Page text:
Who knows what would have happened if the marriage between Beetlejuice and Lydia Deetz actually “came through”? It almost happened, at the end of the original movie before events conspired to rob Beetlejuice of his opportunity, to come earth-side.
In another world. . . . . “if, only”. And funny, how you never know about those things– sometimes “it all works-out”.
Far be it, to be shacked-up “with that pervert, down there” as I call a piece of the unknown netherworld just regular ole’ Missouri, of all places. Somewhere between Texas and Florida, the “Show-Me State” would be a perfect setting for a bit of misadventure.
Say, it’s winter time– near Christmas, in fact. A pair of headlights cuts through the woods, and you find the ole’ BeetleMobile with Lydia in tow, rumbling over a gravel driveway to the log cabin as the tree-line empties out into a clearing, a log-cabin lot.
The truck (– leased on E-Z financing– pulls up by the banks of trees where a scattering of cars and trucks sit, heaped across the lawn– anywhere you can find room to park.
Doors slam, and a certain breathless quality hangs, still in the air as the couple get out of the car. And there, “Old Post”– the half-blind, mostly-deaf black poodle with a giant scrotum that pendulates gruesomely– pops his head, out from beneath the truck and hops down onto the frozen earth.
“Lo, the mortification dear husband”.
Lydia crosses her arms, looking cold as her hubby drags a cooler out of the back.
She looks around, absently as she exudes a kind of Midwestern/earth-mother religiosity as common to Generation-X as is a touch of witchcraft and other alternative belief systems. Her towering, spiky headdress stands frozen in the chill dark. The color is black. Dead black. As it’s a mordant, Missourian homemaker adjusting from her former life in New York City.
And then they walk to the front door framed by a wreath and bright Christmas lights as a certain hallowed glow hangs around things. The sound of boots on wood as they ferry across the flusterly porch.
The door– unlocked– opens and all of a sudden they’re in the living room of a family gathering. Kids run around shrieking, and you see my family– cheery, rotund faces glowing reddish around the fireplace as a giant Christmas tree leans-up against the wall.
And if you knew my family– you would know they like to eat.
And there, on the table you find a holiday spread of all delights, pies and punch & cookies, and a giant, spiral-cut ham.
“Look what the cat dragged-in”.
Beetlejuice, in a red checkered flannel and a hunting caps looks like a refugee from deer season as the wind swirls around.
“Sit-down a while, stay a while” bellowed my uncle.
A storm of kids assail Beetlejuice, whopping him in the balls with plastic toy pirate swords as he throws-up his hands in surrender. He rolls on the balls of his feet, his hands clasped behind him like “hail fellow, well-met” and ambles through the foyer with a stiff, formal air as preposterous as is insinuating and a bit awkward.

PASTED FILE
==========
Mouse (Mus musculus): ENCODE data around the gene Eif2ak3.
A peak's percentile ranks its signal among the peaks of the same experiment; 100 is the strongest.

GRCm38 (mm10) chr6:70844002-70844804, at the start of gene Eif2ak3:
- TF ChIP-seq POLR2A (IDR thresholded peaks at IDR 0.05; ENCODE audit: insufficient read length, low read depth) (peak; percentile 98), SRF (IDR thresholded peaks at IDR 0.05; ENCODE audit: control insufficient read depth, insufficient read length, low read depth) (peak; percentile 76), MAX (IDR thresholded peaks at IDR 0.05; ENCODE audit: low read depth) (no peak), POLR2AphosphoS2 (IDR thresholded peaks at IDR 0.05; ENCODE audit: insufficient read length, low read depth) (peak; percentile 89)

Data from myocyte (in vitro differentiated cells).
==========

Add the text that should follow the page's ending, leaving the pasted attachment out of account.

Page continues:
“Hello, hello” . . . . and there Beetlejuice is, clapping his hands together– wrapped in cloth-bandages and blows on his fingers, for warmth.
“Ooohh, yeah. It’s colder than a witch’s tit out there”.
With the sound of a tinkling collar, Old Post bumbles through the door and pulls in a red, velvet sack of goodies like a personal assistant.
“Brought some presents. Here you go, heh-heh”.
A receipt slips-out between his fingers. It’s from “the dollar-store”. The kids clamor around him.
“There you go, here I come baby. Give me a five-man, Whoa– too slow. I get a grin, again and again”.
Old Post leaned it’s paws up against the table and dragged-down the ham with a crash. The family looked-on, appalled.
“Bad dog! Bad dog!” He changed the subject.
“Rough week at work, all those sandworms coming in. Like a bucking bronco circus as I barely met my quota. Rustlin’, rustlin’ rangers. It’s a wild netherworld out there”.
Eventually, he made his way to the home-bar upstairs while Lydia stayed down, below– knitting baby-booties and conversing with the aunts.
“Creditors are after me like flies on a rib-roast”, as he took a hard beer before the glinting mirror and listened to Christmas music on the stereo, bought on special from Walmart. It was a bit of stamping country music, squeaking-around on cowboy boots as the cousin danced across the floorboards.
A den of leisure, of low-down idleness.
Beetlejuice thumbed over the electronic 5-stud poker game on a little LCD screen. If only his luck could change. But then the kids ran upstairs, and tugged at his coat.
“You’re wanted around here, bar-fly”.
They children wanted him to show the trick, waving around a “Land o’ Lakes” box of butter.
He folded the cardboard, revealing the trick of the bear-breasted Indian maiden with the knees, folded-up to compress the photo into a bawdy illusion.
“Well, fancy that. I’m what’s to class as shit is to a goose. I got a million of ’em”.